As such, the argument must be made that beyond the factors being touted, which deliberately or inadvertently take away from the efforts that have been invested in the containment process in Africa, some of the factors that have made positive impact are founded around the implementation of best practices by African Experts. Staying ahead of the curve, the strategic use of lockdown, early preparation, adoption of the recommendations of the Joint WHO commission, integrated strategy on surveillance and response across each country and the continent, and community-based surveillance built from Ebola, other epidemics as well as the national immunisation programmes. These have invested the African response with unique competencies and experience that have positively impacted the response to COVID-19.
No doubt, COVID-19 is a riddle. There is so much yet unknown about it. Even if the coronavirus is largely accepted as zoonotic, still there is a controversy about its origin, perhaps more to do with politics than science. Even then, the intermediate host is yet unknown. Many of the questions surrounding it are yet to be definitely answered. How Africa has managed to dodge the bullet, as projected, remains largely unclear. But the quality of efforts put in by African countries should not be discountenanced or downplayed on the altar of her notoriety for flailing over many things and failing where it matters most. These factors must be carefully interrogated, along with others that have been thrown up.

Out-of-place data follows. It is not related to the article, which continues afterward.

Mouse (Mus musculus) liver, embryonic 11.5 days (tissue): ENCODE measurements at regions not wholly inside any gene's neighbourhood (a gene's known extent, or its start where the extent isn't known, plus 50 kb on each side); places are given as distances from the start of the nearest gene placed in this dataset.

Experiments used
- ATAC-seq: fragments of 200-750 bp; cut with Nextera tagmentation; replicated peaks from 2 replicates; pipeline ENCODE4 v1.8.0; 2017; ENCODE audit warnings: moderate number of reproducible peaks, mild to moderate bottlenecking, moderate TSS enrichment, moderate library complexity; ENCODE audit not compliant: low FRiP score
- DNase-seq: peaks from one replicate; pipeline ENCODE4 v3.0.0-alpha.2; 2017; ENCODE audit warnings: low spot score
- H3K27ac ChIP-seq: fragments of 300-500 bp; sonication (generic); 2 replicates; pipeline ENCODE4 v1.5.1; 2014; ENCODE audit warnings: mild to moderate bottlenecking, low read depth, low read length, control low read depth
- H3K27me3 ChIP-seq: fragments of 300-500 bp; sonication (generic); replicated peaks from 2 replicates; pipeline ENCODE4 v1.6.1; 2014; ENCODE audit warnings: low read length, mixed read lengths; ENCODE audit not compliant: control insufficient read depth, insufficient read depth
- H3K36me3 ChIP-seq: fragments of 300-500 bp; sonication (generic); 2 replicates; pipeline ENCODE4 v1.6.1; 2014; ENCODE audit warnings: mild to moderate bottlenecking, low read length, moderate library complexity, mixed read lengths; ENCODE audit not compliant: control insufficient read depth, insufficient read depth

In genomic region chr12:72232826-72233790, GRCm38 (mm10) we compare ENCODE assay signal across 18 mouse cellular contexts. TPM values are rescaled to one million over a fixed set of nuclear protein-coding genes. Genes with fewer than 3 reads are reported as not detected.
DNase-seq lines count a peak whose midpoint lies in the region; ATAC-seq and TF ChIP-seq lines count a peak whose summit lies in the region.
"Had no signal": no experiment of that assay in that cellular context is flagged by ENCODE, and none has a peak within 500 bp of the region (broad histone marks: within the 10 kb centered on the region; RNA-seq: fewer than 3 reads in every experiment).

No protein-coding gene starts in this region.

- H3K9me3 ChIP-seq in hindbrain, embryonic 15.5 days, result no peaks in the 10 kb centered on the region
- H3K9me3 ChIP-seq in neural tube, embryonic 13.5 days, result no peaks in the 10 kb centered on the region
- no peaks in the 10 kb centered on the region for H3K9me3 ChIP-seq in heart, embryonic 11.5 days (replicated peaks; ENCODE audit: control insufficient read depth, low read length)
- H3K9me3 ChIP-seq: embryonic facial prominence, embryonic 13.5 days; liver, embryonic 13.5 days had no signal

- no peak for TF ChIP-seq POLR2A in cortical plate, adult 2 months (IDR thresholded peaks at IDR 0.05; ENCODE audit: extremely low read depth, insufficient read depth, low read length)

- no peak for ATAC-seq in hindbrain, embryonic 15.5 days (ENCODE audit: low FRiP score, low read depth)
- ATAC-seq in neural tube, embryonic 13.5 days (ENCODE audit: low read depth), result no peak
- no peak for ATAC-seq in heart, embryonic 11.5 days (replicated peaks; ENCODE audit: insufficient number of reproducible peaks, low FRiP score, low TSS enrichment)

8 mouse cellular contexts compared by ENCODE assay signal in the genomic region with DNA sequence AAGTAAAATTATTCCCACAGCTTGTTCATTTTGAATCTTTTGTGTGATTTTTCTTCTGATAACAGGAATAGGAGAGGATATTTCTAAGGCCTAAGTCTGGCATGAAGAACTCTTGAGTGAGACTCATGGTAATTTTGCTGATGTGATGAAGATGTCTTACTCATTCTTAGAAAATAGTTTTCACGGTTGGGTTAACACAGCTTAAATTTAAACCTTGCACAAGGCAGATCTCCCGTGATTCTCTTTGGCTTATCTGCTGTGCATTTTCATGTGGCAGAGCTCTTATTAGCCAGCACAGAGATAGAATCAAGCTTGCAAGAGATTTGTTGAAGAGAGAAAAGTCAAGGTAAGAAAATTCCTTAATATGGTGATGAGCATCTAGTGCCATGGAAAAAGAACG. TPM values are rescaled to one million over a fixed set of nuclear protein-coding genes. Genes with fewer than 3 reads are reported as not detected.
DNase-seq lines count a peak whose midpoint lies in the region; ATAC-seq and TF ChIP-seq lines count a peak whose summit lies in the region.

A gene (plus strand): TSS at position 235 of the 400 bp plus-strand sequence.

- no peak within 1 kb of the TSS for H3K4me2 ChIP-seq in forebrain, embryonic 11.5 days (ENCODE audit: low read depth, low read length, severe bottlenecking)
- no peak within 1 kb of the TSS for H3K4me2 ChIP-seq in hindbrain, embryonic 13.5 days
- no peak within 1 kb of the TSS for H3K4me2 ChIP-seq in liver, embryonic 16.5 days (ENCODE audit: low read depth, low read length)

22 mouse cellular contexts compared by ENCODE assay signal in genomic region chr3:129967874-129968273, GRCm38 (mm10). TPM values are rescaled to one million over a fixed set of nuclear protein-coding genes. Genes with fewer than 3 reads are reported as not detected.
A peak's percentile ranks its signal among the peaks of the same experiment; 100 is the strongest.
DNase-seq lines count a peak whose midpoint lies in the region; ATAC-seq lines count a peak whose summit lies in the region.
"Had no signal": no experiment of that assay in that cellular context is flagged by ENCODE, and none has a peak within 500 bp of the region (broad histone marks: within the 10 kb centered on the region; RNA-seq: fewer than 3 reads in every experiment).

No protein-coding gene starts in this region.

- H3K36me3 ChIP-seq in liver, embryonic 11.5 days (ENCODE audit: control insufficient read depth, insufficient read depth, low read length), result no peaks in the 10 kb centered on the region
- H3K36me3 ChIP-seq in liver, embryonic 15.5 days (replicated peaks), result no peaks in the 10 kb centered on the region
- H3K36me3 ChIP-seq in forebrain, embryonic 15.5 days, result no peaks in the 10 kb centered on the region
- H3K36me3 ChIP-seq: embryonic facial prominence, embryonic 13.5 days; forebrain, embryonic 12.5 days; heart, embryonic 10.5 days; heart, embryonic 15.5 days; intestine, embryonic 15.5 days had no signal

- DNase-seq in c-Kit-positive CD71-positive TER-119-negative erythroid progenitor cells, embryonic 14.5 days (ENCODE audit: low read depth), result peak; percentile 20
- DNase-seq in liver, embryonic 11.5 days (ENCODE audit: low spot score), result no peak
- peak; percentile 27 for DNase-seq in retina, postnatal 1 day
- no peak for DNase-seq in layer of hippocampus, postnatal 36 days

Experts are looking at all sorts – genetics, climate, culture, public policy and all that for answers. But it would appear that there is not one answer or possibly, there is a combination of answers wrapped as one. But what must not be left out is the industry on the part of the African men and women who woke up to the reality of the threat earlier than many of the countries in the West, followed through with the recommendations by WHO Mission to China, tinkered with them for local factor, in coming up with a strategy that accommodated their weaknesses and played to their strengths. One lesson in the African story is that there are strengths that can only be forged in the crucible of adversity. Perhaps, therein lies the key to unlocking the riddle of the African miracle story that has held back the fangs of a virus running from fully unleashing its venom on a continent that had been written off. The answer to the riddle is perhaps in the riddle. Africa is perhaps the proverbial Anikulapo, with death in her pouch, dodging the bullets of projections directed at her fragile belly. Just as she has defied death in the face of serial pillaging and multiple violations by friends and foes.